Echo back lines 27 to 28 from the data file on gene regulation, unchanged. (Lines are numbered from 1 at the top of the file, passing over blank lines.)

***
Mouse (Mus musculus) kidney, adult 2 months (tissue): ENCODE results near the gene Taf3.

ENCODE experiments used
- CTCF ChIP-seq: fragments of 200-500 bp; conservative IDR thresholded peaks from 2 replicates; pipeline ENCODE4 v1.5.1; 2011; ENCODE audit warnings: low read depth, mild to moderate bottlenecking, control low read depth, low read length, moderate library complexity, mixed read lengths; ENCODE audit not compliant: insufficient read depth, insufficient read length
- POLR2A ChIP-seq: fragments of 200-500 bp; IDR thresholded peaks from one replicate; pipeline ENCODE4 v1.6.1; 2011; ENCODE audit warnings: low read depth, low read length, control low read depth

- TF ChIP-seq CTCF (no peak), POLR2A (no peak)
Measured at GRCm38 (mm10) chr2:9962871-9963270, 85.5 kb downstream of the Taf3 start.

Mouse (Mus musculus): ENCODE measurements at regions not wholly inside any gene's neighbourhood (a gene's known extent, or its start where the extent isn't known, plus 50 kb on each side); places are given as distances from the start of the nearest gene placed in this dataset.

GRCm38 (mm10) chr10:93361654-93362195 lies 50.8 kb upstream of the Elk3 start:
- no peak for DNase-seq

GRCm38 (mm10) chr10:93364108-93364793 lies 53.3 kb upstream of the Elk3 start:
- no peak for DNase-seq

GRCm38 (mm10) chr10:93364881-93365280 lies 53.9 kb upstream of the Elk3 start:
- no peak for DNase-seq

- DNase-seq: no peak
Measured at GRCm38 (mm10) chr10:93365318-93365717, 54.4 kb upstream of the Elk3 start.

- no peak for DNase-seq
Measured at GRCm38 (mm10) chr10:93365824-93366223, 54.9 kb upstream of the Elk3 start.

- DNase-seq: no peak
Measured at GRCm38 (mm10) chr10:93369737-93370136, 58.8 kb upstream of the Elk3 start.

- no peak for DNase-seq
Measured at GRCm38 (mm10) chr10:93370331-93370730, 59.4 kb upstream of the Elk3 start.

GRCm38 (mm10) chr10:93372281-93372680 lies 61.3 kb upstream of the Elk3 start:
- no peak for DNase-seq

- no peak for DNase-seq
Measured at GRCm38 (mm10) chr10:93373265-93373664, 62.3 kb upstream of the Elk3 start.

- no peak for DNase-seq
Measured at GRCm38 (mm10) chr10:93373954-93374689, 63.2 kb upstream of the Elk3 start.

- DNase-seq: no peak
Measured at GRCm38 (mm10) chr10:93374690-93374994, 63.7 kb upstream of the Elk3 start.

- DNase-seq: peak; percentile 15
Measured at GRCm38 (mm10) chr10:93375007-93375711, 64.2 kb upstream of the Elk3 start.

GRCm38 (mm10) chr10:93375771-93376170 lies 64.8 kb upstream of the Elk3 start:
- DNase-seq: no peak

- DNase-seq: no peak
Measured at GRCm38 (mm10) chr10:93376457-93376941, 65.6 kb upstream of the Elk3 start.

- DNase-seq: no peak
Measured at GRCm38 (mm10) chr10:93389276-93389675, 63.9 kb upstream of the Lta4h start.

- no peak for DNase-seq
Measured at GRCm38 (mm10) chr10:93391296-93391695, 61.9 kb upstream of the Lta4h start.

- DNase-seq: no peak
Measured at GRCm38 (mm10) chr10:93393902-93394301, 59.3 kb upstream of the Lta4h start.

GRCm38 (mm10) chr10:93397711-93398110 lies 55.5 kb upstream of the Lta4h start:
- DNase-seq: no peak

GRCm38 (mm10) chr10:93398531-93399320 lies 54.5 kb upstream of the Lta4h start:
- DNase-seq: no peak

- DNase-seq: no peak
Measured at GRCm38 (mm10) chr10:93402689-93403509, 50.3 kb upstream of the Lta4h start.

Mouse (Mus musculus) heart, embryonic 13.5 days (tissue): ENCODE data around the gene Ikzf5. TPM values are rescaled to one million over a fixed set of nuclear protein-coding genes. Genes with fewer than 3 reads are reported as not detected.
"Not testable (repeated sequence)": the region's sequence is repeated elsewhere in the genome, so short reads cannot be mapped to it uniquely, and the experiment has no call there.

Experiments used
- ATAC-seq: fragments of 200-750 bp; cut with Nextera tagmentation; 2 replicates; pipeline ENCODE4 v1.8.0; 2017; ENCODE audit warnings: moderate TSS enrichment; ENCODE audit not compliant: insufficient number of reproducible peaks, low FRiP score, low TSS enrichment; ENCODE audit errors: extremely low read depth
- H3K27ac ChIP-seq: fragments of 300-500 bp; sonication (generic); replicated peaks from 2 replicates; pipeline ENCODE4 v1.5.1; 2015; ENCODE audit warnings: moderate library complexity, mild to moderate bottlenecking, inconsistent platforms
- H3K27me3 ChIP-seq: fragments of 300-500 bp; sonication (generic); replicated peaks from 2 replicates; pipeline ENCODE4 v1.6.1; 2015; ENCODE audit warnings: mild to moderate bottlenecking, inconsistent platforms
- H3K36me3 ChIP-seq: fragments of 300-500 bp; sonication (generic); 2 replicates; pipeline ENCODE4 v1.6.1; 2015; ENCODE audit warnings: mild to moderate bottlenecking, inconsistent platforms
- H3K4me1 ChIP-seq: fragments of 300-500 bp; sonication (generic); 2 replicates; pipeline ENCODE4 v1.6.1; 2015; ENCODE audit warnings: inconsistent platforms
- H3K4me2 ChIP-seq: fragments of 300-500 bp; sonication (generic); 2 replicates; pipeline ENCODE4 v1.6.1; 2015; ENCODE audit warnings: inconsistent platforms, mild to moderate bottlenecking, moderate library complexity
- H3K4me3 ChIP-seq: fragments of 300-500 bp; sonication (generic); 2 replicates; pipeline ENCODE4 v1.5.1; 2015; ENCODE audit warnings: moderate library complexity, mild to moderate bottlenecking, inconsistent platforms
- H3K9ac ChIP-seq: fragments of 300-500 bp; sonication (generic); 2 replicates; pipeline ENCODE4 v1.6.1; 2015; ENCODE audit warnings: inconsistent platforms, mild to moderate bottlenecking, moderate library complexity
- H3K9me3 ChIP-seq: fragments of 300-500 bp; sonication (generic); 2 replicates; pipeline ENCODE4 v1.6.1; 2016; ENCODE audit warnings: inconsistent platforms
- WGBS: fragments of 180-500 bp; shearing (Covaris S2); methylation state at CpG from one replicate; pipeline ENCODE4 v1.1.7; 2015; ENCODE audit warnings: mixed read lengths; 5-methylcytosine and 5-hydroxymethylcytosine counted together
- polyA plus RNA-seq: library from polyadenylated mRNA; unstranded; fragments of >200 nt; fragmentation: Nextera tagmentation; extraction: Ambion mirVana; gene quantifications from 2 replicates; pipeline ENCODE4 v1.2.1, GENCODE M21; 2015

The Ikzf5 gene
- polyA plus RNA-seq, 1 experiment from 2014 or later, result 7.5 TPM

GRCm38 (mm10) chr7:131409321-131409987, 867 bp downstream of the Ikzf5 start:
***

Measured at GRCm38 (mm10) chr10:93373954-93374689, 63.2 kb upstream of the Elk3 start.

- DNase-seq: no peak